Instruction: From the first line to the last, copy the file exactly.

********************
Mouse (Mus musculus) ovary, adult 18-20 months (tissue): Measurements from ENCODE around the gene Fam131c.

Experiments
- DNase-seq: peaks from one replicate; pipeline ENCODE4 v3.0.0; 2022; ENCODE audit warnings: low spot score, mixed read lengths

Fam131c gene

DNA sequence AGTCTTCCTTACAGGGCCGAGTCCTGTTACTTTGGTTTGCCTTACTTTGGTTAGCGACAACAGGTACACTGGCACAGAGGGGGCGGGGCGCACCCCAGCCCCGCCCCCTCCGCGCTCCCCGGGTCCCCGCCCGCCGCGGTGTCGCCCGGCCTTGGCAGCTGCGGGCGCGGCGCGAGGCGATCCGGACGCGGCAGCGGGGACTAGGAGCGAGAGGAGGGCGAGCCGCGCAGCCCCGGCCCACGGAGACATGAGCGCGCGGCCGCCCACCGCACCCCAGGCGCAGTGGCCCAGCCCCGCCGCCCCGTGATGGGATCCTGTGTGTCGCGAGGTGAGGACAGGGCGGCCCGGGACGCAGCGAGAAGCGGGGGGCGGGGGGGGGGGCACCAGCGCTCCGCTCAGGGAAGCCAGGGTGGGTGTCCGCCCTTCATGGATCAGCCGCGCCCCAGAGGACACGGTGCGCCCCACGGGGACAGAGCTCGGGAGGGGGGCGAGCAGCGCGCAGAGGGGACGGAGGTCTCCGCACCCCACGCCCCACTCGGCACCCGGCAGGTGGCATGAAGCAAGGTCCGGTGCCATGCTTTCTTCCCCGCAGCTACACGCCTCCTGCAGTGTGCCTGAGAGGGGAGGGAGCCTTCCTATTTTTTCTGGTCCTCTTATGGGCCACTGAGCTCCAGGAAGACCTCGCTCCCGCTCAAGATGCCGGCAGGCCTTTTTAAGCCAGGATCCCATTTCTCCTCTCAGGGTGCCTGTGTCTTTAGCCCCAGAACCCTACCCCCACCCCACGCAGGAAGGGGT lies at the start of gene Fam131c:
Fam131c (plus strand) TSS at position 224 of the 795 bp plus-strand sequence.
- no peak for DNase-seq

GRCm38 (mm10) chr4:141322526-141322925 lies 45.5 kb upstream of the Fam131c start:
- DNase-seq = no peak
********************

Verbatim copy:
Mouse (Mus musculus) ovary, adult 18-20 months (tissue): Measurements from ENCODE around the gene Fam131c.

Experiments
- DNase-seq: peaks from one replicate; pipeline ENCODE4 v3.0.0; 2022; ENCODE audit warnings: low spot score, mixed read lengths

Fam131c gene

DNA sequence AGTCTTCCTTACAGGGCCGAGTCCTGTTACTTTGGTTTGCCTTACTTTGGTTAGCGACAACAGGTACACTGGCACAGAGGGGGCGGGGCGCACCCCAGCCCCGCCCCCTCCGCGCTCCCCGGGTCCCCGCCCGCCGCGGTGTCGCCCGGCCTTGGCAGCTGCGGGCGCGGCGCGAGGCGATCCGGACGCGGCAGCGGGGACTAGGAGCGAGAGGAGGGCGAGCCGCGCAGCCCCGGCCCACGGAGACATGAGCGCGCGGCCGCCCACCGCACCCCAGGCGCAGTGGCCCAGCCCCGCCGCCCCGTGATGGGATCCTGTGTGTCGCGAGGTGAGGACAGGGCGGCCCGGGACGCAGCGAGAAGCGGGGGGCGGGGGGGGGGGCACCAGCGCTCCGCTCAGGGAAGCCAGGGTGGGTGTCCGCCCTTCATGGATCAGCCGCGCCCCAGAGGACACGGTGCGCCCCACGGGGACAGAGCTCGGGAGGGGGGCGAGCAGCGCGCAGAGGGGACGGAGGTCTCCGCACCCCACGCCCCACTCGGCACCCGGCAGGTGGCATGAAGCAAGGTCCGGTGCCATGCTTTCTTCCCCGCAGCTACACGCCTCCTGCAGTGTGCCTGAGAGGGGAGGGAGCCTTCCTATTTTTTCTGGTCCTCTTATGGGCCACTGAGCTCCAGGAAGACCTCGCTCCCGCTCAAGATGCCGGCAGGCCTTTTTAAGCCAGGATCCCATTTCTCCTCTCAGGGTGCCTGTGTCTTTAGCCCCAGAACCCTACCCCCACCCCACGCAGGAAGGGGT lies at the start of gene Fam131c:
Fam131c (plus strand) TSS at position 224 of the 795 bp plus-strand sequence.
- no peak for DNase-seq

GRCm38 (mm10) chr4:141322526-141322925 lies 45.5 kb upstream of the Fam131c start:
- DNase-seq = no peak